Russia confirms all space sex geckos died in orbital mission
Thursday, September 4, 2014, 11:53 AM - According to a press release from Roscosmos, the Russian Federal Space Agency, the return of their Foton-M #4 satellite to Earth brought with it some sad news - none of the 'space sex geckos' that were on board the craft survived their journey to space and back.
Launched on July 19, from the agency's cosmodrome in Kazakhstan, Foton-M #4 was an experimental mission to study the effects of the space environment on various animals, plants and insects. Included on the 'flight' were plant seeds, mushrooms, silkworm eggs, common fruit flies (Drosophila) and the five geckos. Of particular interest in this mission was the effects of microgravity on the ability of the geckos to reproduce, earning them the label 'Russian Space Sex Geckos'.
Credit: Roscosmos press service
However, when the mission capsule landed, on Sept 1, after only 44 days in space, the retrieval team discovered that all five of the geckos were dead. According to what an official from Russia's Institute of Medical and Biological Problems told the Russian news agency ITAR-TASS: "we can say with confidence that they died at last a week before the landing because their bodies were partly mummified."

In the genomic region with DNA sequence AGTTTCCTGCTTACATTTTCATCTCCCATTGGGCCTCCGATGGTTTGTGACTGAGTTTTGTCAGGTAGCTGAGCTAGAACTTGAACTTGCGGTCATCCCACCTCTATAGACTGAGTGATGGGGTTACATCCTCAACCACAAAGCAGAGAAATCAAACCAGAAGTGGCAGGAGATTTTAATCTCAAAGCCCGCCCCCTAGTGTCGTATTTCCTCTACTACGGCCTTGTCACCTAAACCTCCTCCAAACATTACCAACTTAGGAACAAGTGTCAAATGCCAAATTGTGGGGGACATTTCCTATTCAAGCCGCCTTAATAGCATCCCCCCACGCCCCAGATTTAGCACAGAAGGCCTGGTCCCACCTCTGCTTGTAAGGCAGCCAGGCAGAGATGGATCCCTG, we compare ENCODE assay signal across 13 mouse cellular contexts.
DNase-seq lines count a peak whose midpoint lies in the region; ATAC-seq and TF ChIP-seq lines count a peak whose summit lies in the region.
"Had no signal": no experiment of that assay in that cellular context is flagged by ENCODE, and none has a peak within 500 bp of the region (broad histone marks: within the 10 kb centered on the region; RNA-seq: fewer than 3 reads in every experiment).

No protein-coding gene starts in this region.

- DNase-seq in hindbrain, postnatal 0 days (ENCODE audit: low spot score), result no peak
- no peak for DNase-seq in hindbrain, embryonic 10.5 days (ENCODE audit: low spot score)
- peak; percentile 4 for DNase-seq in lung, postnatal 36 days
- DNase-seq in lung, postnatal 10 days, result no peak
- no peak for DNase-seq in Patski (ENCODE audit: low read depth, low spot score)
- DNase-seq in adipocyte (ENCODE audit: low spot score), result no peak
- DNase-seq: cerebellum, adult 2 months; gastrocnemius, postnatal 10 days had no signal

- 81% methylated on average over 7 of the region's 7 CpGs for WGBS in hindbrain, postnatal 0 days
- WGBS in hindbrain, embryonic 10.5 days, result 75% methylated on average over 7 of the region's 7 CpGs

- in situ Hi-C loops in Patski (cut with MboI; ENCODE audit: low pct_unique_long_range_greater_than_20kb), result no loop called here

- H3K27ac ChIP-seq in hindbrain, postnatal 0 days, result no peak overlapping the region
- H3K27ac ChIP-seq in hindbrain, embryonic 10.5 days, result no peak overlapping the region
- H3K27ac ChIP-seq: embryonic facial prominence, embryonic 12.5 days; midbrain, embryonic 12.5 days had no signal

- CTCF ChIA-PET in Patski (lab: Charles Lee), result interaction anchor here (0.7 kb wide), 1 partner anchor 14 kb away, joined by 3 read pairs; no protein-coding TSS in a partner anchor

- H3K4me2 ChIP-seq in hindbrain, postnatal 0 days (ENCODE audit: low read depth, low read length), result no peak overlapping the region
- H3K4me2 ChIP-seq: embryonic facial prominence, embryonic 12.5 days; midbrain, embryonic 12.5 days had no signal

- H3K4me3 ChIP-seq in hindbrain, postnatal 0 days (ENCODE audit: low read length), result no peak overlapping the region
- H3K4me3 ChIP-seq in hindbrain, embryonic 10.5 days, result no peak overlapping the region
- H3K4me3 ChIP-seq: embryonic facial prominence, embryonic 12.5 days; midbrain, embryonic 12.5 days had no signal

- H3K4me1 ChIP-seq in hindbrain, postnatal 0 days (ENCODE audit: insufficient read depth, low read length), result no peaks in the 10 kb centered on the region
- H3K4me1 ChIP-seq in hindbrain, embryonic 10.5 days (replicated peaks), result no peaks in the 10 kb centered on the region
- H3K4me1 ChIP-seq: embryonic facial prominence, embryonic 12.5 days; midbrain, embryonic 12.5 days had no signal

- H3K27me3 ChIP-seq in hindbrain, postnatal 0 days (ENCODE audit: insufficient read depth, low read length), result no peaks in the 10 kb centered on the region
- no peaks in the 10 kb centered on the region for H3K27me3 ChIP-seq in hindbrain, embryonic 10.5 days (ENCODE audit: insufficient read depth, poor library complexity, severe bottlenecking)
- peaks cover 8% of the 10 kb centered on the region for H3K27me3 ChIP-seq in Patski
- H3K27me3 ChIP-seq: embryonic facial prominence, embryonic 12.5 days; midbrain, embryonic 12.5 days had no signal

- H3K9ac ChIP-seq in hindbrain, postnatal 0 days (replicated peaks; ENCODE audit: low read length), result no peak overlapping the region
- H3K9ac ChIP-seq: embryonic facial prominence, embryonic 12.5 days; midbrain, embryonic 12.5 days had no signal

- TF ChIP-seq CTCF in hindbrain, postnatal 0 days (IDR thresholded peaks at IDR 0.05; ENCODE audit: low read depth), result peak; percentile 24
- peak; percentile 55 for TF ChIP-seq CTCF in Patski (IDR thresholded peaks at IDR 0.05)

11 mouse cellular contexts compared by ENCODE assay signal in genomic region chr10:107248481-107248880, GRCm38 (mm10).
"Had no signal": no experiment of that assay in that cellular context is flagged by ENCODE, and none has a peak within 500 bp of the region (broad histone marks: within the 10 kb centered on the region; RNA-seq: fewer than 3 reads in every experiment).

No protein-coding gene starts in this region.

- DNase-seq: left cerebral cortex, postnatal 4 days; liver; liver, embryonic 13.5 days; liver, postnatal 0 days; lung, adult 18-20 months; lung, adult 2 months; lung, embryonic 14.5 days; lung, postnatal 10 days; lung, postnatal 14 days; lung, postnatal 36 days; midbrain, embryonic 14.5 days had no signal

The exact cause hasn't been determined just yet, but one possibility is that they froze to death. While the spacecraft wasn't equipped to transmit data back to Earth, it apparently contained recording devices that kept track of the entire 44 day trip. Thus, the Russian scientists will be able to pore over this data to find out exactly when, and how, the geckos died.
As for the other life forms on the mission, they apparently did quite well, with the fruit flies not only surviving the entire trip, but also successfully breeding on the ride.